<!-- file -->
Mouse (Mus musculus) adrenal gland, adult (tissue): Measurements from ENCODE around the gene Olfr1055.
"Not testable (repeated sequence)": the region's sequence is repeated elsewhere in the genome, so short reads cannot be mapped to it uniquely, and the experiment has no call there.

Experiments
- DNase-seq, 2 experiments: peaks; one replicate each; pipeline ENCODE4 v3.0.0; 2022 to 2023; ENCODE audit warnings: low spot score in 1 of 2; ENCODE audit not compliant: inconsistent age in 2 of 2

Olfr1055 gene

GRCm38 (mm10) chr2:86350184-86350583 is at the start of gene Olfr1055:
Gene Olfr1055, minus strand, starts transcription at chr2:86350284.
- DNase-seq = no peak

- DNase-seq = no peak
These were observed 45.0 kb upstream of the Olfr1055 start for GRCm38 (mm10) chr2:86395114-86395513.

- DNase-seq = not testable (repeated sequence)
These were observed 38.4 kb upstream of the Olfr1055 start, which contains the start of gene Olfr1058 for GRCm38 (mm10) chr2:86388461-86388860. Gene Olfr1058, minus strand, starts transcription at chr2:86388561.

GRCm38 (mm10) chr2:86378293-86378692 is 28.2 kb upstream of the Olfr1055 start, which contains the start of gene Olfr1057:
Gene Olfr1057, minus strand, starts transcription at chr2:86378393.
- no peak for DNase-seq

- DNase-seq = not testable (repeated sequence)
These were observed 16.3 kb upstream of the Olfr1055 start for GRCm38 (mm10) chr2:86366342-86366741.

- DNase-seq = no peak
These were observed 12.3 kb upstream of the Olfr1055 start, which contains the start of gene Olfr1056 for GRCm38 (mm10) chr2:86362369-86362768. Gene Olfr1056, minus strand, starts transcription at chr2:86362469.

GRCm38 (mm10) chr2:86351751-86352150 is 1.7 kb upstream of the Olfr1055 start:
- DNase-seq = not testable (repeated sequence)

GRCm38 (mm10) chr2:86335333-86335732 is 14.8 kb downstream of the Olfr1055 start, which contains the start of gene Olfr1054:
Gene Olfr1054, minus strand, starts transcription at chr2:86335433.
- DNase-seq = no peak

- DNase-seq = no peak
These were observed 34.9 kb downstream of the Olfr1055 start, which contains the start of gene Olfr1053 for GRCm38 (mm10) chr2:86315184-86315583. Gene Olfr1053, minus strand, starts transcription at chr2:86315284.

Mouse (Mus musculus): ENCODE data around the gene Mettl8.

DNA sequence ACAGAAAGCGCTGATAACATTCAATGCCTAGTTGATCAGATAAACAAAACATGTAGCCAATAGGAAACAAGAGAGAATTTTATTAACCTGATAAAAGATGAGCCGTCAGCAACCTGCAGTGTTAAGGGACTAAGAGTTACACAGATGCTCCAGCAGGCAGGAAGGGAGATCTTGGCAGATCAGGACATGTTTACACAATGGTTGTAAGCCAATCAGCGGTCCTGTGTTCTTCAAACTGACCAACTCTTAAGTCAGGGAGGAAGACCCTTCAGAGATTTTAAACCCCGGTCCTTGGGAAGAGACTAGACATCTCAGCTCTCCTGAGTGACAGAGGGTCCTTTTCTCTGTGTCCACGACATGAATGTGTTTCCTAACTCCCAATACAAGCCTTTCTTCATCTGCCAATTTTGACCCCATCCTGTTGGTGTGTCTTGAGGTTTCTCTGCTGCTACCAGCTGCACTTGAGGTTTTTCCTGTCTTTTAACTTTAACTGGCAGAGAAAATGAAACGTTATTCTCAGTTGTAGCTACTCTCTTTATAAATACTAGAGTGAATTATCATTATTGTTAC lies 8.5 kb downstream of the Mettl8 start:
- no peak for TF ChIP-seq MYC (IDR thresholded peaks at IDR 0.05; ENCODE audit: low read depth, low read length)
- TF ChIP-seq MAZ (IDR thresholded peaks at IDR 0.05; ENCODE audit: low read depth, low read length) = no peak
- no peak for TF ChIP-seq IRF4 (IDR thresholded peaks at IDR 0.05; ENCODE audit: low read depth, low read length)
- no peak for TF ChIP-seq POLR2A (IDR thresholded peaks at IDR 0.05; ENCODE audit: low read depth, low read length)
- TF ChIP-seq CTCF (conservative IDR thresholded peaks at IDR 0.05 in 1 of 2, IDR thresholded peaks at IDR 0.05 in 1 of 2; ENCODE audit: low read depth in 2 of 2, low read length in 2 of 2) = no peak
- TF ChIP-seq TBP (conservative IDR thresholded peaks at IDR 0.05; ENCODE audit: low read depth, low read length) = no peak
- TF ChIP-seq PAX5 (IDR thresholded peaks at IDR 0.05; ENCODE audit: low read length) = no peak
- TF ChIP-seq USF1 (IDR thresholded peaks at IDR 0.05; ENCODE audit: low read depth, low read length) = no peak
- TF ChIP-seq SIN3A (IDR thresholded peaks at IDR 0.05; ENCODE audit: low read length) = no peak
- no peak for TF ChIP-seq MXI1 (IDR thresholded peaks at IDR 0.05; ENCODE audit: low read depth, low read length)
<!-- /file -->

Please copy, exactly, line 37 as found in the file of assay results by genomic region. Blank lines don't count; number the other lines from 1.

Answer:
- TF ChIP-seq SIN3A (IDR thresholded peaks at IDR 0.05; ENCODE audit: low read length) = no peak